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Money Matters: How much benefits, pension and minimum wage are rising

In this week’s Money Matters column, Wrekin’s Debt and Energy manager Dan Bebbington sets out the changes to benefits, state pension and minimum wage rates coming into effect this month – and what they mean for your income.

The start of a new financial year is upon us, bringing with it the annual increase in minimum wage and an uplift in benefits and pension.

Other statutory payments for new parents and those temporarily signed off work are also going up.

While this could mean a boost to your monthly income, the exact amounts will depend on how much you work, your age and what help you are entitled to based on your personal circumstances.

It’s also important to remember that council tax and other expenses such as childcare also normally go up in April. You’ll need to factor these in before working out a new monthly budget.

Let’s start with minimum wage. The rules are changing so the current rate for over-23s will instead apply to everyone over 21.

The hourly minimum wage for this category is rising from £10.42 to £11.44 – meaning a potential pre-tax increase of around £160 a month for someone working 37 hours a week.

The rate for 18- to 20-year-olds is rising from £7.49 to £8.60, and for under-18s and apprentices it’s going up from £5.28 to £6.40.

Meanwhile benefits are going up by 6.7%. For those claiming Universal Credit, the standard monthly allowance is rising from £292.11 to £311.68 for single claimants under 25 and from £368.74 to £393.45 for those over 25.

For couples, the monthly amounts are going up from £458.51 to £489.23 (under-25s) and £578.82 to £617.60 (over-25).

The amounts per child (capped at two children if born after 2017) is also rising, as are the carer element, disabled child element and the amount you get if you’re deemed to have ‘limited capability for work’.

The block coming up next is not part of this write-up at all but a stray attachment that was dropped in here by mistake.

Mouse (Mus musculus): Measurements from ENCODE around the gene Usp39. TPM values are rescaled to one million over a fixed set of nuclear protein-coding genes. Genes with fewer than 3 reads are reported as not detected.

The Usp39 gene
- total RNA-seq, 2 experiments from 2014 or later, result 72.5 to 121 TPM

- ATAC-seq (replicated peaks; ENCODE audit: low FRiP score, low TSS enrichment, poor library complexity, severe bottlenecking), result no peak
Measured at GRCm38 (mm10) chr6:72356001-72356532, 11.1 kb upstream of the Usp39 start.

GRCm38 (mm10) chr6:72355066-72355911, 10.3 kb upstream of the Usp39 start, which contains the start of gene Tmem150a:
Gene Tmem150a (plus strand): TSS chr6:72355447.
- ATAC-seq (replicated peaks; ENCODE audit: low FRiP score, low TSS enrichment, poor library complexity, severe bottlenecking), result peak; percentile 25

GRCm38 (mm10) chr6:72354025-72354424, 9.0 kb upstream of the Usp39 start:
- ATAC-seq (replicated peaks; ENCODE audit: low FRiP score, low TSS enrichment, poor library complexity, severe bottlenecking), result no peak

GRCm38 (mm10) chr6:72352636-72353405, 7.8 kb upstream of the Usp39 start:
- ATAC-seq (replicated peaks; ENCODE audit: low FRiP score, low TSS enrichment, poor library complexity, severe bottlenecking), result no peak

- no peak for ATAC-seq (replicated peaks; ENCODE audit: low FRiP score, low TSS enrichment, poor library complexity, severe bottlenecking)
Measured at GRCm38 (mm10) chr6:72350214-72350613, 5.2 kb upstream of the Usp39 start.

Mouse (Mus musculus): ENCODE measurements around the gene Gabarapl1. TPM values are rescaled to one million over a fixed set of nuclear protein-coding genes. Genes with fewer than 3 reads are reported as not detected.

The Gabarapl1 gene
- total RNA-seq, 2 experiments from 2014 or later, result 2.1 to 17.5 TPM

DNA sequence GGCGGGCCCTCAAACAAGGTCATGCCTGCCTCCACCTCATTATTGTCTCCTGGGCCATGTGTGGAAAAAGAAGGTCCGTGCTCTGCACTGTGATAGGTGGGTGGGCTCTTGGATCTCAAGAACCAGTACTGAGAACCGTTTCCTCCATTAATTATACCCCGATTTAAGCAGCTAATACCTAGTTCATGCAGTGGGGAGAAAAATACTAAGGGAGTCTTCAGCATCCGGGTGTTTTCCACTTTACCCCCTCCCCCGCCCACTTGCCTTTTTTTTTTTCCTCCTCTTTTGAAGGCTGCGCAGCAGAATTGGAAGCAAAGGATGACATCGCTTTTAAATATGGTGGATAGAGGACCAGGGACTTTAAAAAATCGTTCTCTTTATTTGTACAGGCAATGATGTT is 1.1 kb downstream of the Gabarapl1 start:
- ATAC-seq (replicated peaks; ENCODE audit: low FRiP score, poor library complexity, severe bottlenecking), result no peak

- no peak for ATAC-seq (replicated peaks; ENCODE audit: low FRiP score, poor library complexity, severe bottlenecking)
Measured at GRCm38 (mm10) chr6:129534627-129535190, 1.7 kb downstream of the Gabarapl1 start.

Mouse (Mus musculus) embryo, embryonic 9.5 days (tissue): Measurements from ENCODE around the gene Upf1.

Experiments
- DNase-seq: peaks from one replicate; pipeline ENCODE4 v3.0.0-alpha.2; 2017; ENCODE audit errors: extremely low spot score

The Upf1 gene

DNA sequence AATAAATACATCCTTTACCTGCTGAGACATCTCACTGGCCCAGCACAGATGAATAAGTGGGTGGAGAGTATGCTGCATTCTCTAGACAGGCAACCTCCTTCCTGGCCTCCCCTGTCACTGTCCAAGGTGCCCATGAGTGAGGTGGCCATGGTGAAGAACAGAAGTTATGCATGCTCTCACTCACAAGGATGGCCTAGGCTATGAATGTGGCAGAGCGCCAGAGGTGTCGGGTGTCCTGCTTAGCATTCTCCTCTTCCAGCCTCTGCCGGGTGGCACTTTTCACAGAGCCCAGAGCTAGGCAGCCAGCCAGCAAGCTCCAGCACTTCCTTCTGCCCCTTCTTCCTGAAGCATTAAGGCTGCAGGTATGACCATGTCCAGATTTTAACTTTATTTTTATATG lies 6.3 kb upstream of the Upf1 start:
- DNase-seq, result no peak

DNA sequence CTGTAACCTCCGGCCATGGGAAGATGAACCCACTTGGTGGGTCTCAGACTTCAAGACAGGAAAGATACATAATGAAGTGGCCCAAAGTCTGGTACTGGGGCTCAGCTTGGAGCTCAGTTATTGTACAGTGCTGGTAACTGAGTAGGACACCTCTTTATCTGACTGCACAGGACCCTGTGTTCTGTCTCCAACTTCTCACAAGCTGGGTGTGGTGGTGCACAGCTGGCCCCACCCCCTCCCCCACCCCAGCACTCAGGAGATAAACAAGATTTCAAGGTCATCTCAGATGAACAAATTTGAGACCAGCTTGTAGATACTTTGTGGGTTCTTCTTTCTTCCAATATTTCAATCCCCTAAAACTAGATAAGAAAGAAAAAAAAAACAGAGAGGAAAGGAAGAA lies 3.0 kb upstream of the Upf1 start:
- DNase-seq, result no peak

The childcare costs cap is rising to £1,014.63 a month for one child, or £1,739.37 for two or more.

The work allowance (the amount you’re allowed to earn before you start losing benefits) is also going up. The amount depends on whether you also get help with rent.

Legacy benefits such as tax credits will increase by the same percentages, as will non-means tested disability benefits such as Personal Independence Payments (PIP) and Disability Living Allowance (DLA).

Turning to pension – the state pension rates are going up by 8.5%.

It means the weekly amount for those on the new state pension will go up from £203.85 a week to £221.20.

For those on the old state pension, who reached retirement age before April 2016, the weekly amount is rising from £156.20 to £169.50.

Parents on maternity, paternity, adoption or shared parental leave will see their weekly entitlement rise from £172.48 to £184.03. Remember, these are the statutory amounts but you could get more than this depending on your workplace’s individual policy.

Child benefit is going up from £24 to £25.60 a week for the first child, and from £15.90 to £16.95 a week for subsequent children.

Finally, statutory sick pay is rising from £109.40 to £116.75 a week.

If you need help understanding your benefits, making a claim or lodging an appeal, you can contact Citizens Advice. Wrekin Housing Group customers can also contact our Money Matters team.

3rd April 2024